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How and when to divide perennials

Updated: May 1

The three main reasons for dividing perennials are to control the size of the plants, to help rejuvenate them, and to increase their number. Dividing and replanting keeps rapidly spreading perennials under control. Dividing will rejuvenate old plants, keeping them vigorous and blooming freely. Dividing perennials is an easy and inexpensive way to gain additional plants for your garden or to share.




When to divide

In general, it is best to divide spring and summer blooming perennials in the fall, and fall bloomers in spring. By dividing the plant when it is not flowering, all the plant’s energy can go to root and leaf growth.


Fall division should take place between early September to mid- to late October on the coast. Allow at least four to six weeks before the ground freezes for the plants to become established.


If you divide in the spring, allow enough time for roots to settle in before hot weather. Spring division is ideally done in the early spring as soon as the growing tips of the plant have emerged. Spring divided perennials often bloom a little later than usual.

Never divide perennials on hot, sunny days. Wait until a cloudy day, ideally with several days of light rain in the forecast.


Most perennials should be divided every three to five years. Some perennials such as chrysanthemums and asters, may need to be divided every one or two years, or they will crowd themselves into non-flowering clumps of leaves and roots. Bleeding hearts and peonies may never need to be divided unless you want to increase your stock.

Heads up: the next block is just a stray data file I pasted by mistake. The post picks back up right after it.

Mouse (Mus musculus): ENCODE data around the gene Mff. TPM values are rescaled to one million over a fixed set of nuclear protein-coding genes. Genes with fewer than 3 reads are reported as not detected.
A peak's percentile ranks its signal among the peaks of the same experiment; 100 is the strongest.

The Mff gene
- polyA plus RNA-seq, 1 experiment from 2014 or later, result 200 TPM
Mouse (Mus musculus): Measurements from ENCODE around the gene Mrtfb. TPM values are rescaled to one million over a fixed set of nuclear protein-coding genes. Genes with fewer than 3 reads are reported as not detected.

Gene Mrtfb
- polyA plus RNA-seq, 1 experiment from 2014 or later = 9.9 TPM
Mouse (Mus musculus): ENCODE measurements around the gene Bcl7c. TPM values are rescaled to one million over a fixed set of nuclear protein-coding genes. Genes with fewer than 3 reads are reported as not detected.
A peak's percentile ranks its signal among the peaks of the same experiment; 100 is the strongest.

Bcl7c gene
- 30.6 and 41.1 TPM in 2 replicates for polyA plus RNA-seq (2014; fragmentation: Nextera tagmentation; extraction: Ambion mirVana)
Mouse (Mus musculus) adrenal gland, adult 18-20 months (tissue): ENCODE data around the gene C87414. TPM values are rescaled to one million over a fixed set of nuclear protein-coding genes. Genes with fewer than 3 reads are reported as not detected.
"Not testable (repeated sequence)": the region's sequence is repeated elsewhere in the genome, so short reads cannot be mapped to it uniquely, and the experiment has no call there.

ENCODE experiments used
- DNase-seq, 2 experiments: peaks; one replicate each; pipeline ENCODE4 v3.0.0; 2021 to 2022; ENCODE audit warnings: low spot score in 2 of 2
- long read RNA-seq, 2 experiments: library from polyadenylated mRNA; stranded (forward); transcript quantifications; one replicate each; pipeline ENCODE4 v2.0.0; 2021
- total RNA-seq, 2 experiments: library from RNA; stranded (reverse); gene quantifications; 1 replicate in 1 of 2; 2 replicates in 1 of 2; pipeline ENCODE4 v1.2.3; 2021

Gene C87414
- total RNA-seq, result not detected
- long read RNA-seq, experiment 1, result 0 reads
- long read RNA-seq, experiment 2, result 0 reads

Signs that perennials need dividing are flowers that are smaller than normal, centers of the clumps that are hollow and dead, or when the bottom foliage is sparse and poor. Plants that are growing and blooming well should be left alone unless more plants are wanted.


Prepare to divide ahead of time

Water plants to be divided thoroughly a day or two before you plan to divide them. Prepare the area that you plan to put your new divisions in before you lift the parent plant.

Prune the stems and foliage to 6 inches from the ground in order to ease division and to cut down on moisture loss.


Lift the parent plant

Use a sharp pointed shovel or spading fork to dig down deep on all four sides of the plant, about 4 to 6 inches away from the plant. Pry underneath with your tool and lift the whole clump to be divided. If the plant is very large and heavy, you may need to cut it into several pieces in place with your shovel before lifting it.


Separate the plant

Shake or hose off loose soil and remove dead leaves and stems. This will help loosen tangled root balls and make it easier to see what you are doing.

Perennials have several different types of root systems. Each of these needs to be treated a bit differently.


Plant the divisions

Never allow divisions to dry out. Keep a pail of water nearby to moisten divisions until they are planted. Trim all broken roots with a sharp knife or pruners before replanting.


Plant the divided sections immediately in the garden or in containers. Replant divisions at the same depth they were originally. Firm soil around the roots to eliminate air pockets. Water well after planting.


Fall-divided perennials should be mulched in the Upstate the first winter to prevent heaving caused by alternating shallow freezing and thawing of the soil. The best winter mulch is loose and open, such as pine straw, Christmas tree limbs, or leaves.


Should you need help maintaining your landscaping, please contact Rooted In Nature today at 443-846-0199 or email info@rootedinnaturemd.com.



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